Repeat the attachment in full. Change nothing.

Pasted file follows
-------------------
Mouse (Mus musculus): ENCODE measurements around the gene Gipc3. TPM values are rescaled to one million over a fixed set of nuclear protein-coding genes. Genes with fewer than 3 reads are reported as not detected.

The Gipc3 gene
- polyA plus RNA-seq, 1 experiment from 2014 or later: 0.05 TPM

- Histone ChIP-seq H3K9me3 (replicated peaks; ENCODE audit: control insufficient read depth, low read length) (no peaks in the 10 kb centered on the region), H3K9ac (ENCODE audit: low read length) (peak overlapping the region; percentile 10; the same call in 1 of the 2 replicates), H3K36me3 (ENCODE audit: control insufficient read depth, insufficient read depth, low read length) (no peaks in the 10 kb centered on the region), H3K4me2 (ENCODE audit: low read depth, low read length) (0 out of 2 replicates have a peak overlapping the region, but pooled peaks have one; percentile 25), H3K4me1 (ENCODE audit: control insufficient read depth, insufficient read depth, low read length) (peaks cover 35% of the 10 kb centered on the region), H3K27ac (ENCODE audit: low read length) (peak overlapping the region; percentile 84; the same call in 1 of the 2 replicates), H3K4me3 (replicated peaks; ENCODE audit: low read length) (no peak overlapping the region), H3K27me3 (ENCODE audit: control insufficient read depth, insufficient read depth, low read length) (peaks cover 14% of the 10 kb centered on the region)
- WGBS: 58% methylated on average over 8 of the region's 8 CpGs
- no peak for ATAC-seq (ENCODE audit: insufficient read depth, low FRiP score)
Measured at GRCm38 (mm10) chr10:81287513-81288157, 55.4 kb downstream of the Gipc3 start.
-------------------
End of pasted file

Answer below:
Mouse (Mus musculus): ENCODE measurements around the gene Gipc3. TPM values are rescaled to one million over a fixed set of nuclear protein-coding genes. Genes with fewer than 3 reads are reported as not detected.

The Gipc3 gene
- polyA plus RNA-seq, 1 experiment from 2014 or later: 0.05 TPM

- Histone ChIP-seq H3K9me3 (replicated peaks; ENCODE audit: control insufficient read depth, low read length) (no peaks in the 10 kb centered on the region), H3K9ac (ENCODE audit: low read length) (peak overlapping the region; percentile 10; the same call in 1 of the 2 replicates), H3K36me3 (ENCODE audit: control insufficient read depth, insufficient read depth, low read length) (no peaks in the 10 kb centered on the region), H3K4me2 (ENCODE audit: low read depth, low read length) (0 out of 2 replicates have a peak overlapping the region, but pooled peaks have one; percentile 25), H3K4me1 (ENCODE audit: control insufficient read depth, insufficient read depth, low read length) (peaks cover 35% of the 10 kb centered on the region), H3K27ac (ENCODE audit: low read length) (peak overlapping the region; percentile 84; the same call in 1 of the 2 replicates), H3K4me3 (replicated peaks; ENCODE audit: low read length) (no peak overlapping the region), H3K27me3 (ENCODE audit: control insufficient read depth, insufficient read depth, low read length) (peaks cover 14% of the 10 kb centered on the region)
- WGBS: 58% methylated on average over 8 of the region's 8 CpGs
- no peak for ATAC-seq (ENCODE audit: insufficient read depth, low FRiP score)
Measured at GRCm38 (mm10) chr10:81287513-81288157, 55.4 kb downstream of the Gipc3 start.